Source: Atlanta Progressive News interview: 2014 GA Governor's race , Feb 13, 2014

1998: Peace Corps educator in South Africa

I lived in a small rural village in South Africa as a Peace Corps volunteer. The Peace Corps was helping Nelson Mandela's government implement a new education curriculum designed for the new post-apartheid South Africa. I worked at 3 schools in the area with teachers like Nhlanhla, who taught math and science at Lochiel Primary.

I was the only white person for miles. But the Peace Corps trains all of its members to speak the local language, and the grounding I received in Siswati and Zulu allowed me to put black South Africa at ease and to participate in their lives to an extent unheard of for most of white South Africa.

Source: Power Lines, by Jason Carter, p. xviii , Jun 1, 2003

Third World schooling presents extraordinary challenges

I had a job that spanned 3 Third World schools. The schools themselves were riddled with problems. Most of the parents of the children couldn't read or write. Many children walked for miles to school.

All the schools were poor enough to qualify for government subsidized lunches; 2 pieces of bread and cup of milk. For some this meal was the most substantial of the day.

The area's schools were overcrowded. Sometimes 90 children sat in a single 3rd grade classroom. No child had his or her own desk, and many even shared chairs.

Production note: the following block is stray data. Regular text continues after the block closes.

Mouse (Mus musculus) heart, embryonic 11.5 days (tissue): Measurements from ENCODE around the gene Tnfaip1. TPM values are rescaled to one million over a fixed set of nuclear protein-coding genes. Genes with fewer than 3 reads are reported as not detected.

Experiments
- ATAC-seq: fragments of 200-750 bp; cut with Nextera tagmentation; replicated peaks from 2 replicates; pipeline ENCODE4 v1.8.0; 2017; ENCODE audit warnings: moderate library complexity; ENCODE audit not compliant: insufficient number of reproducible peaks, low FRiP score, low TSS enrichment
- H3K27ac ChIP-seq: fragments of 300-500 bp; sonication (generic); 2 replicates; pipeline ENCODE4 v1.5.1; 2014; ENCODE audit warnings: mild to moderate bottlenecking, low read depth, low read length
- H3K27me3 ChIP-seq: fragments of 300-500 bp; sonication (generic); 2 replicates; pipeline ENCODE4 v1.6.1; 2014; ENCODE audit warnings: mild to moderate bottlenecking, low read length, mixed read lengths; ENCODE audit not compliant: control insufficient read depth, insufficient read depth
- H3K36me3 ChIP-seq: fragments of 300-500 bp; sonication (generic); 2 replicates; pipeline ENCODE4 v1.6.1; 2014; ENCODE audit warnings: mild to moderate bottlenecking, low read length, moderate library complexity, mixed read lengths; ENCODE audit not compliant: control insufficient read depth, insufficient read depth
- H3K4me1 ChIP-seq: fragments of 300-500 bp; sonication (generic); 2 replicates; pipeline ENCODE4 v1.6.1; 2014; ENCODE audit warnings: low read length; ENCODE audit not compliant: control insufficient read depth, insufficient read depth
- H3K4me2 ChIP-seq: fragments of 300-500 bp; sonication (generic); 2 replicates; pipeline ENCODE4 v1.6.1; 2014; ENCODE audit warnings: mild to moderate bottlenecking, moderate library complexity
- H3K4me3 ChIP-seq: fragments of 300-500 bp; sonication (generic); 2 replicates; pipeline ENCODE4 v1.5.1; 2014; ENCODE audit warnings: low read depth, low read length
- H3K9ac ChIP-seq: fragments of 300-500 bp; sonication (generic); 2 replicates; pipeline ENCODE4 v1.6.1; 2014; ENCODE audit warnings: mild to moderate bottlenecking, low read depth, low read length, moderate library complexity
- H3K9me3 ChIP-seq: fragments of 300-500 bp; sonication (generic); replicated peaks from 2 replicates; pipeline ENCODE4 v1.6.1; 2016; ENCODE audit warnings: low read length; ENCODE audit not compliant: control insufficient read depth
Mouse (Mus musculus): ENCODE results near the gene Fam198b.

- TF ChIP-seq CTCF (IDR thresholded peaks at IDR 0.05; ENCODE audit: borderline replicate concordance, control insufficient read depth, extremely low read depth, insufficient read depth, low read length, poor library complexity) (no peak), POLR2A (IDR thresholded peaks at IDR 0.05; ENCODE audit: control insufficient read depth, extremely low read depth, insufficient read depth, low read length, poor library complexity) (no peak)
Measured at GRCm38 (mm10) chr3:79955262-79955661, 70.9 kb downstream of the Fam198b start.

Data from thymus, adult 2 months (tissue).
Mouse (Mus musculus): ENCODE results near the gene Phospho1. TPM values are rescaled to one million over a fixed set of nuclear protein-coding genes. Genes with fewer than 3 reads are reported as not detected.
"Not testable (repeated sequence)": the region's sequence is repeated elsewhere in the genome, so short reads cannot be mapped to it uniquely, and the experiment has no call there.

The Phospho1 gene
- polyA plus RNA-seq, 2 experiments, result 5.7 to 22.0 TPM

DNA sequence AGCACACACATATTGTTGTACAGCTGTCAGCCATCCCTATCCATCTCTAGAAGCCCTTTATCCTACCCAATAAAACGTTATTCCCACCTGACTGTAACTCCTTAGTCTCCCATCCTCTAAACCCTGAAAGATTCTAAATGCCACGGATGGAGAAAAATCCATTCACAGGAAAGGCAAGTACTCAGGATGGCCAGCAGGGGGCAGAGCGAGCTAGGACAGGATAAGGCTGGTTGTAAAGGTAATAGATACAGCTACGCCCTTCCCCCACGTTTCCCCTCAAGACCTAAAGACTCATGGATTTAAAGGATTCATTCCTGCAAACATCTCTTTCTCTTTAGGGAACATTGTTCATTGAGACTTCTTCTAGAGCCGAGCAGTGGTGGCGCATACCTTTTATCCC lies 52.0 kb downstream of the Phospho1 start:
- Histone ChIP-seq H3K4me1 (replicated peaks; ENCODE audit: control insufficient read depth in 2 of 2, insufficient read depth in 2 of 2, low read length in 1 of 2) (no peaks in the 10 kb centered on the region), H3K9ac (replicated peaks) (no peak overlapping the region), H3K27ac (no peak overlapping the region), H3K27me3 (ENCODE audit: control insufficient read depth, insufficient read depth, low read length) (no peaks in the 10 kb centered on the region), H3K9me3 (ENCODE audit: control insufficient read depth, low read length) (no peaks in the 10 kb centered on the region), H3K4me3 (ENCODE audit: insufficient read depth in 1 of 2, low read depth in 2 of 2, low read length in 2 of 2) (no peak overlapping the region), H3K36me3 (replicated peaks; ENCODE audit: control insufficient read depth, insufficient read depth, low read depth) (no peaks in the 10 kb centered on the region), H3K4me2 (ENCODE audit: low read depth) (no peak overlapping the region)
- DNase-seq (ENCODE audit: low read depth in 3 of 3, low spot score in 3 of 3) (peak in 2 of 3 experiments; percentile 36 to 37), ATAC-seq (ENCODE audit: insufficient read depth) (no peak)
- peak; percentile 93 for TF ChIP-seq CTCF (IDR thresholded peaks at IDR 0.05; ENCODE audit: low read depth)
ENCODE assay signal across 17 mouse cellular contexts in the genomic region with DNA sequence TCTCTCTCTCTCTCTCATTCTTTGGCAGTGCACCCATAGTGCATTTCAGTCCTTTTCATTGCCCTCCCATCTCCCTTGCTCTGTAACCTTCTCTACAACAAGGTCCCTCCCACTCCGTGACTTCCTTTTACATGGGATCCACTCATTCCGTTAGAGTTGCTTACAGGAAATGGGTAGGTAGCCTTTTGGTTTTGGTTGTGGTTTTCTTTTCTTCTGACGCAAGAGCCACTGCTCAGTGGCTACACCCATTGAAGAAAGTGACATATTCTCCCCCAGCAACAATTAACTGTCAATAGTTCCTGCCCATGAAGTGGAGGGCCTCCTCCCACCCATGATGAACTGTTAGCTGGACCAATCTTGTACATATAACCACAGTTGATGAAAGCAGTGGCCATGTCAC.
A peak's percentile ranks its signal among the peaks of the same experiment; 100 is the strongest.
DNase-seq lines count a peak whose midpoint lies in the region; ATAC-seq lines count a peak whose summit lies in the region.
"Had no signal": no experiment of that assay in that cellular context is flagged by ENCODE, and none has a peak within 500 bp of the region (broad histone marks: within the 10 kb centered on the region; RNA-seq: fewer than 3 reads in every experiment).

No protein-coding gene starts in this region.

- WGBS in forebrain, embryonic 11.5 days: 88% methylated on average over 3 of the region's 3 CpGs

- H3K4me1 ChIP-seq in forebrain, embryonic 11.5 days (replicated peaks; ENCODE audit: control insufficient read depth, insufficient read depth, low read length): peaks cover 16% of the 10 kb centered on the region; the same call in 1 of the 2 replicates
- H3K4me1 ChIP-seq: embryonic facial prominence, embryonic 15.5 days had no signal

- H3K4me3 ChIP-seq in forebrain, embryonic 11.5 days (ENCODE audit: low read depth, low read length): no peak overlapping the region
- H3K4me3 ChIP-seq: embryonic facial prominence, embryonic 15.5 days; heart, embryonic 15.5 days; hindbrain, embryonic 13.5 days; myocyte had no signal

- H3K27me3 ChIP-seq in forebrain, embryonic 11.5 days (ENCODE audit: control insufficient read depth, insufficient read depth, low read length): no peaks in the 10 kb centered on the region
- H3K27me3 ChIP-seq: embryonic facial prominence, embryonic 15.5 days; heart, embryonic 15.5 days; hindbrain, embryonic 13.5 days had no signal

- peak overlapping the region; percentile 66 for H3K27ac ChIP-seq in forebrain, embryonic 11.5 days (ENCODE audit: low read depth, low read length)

Apartheid's residue coated these schools from top to bottom.

I had come to South Africa to battle hardships in schools. I regarded the challenge with a sense of optimism and relished the idea of making progress.

The challenge of educating children in this environment was extraordinary.

Source: Power Lines, by Jason Carter, p.101-3 , Jun 1, 2003

Teachers are means to vanquish South African apartheid

I had been in South Africa for a year, and I stayed busy in Lochiel. Some of the now familiar obstacles at work frustrated me, but I was inspired to work around them. I truly believed that the tasks facing the teachers were the most important in South Africa's struggle to vanquish apartheid. In my struggle against the lingering oppression wrought by apartheid, almost daily I had new projects and ideas. Numerous teachers told me that they could not improve their teaching results because the students received no support at home. We engaged the secondary school to set up a big brother/big sister tutoring program to motivate both the younger and older students, especially those who showed potential for excellence.
Source: Power Lines, by Jason Carter, p.201-2 , Jun 1, 2003

Worked with rural African teachers on new curriculum

The educational system in South Africa had been an integral part of apartheid's plan. For black people, Bantu Education, as the government policy was called, was designed to teach them how to follow rules, how to respect authority, and how to prevent ambition from clouding their minds.

While the old curriculum would have given specific instructions, and an exact lesson plan for what to do on the 3rd day of 2nd grade, the new post-apartheid curriculum would simply tell the teacher what the children should be able to do at the end of the year. Most teachers saw this not as freedom but as a lack of guidance. How were they supposed to proceed?

Our job as volunteers was to work with teachers in rural areas to help them implement the new curriculum and reform other parts of their school organization to better fit the new educational environment. It was a well-designed project, and we all felt as though we were on the front lines of one of the most important battles of the post-apartheid struggle.

Source: Power Lines, by Jason Carter, p. 17-18 , Jun 1, 2003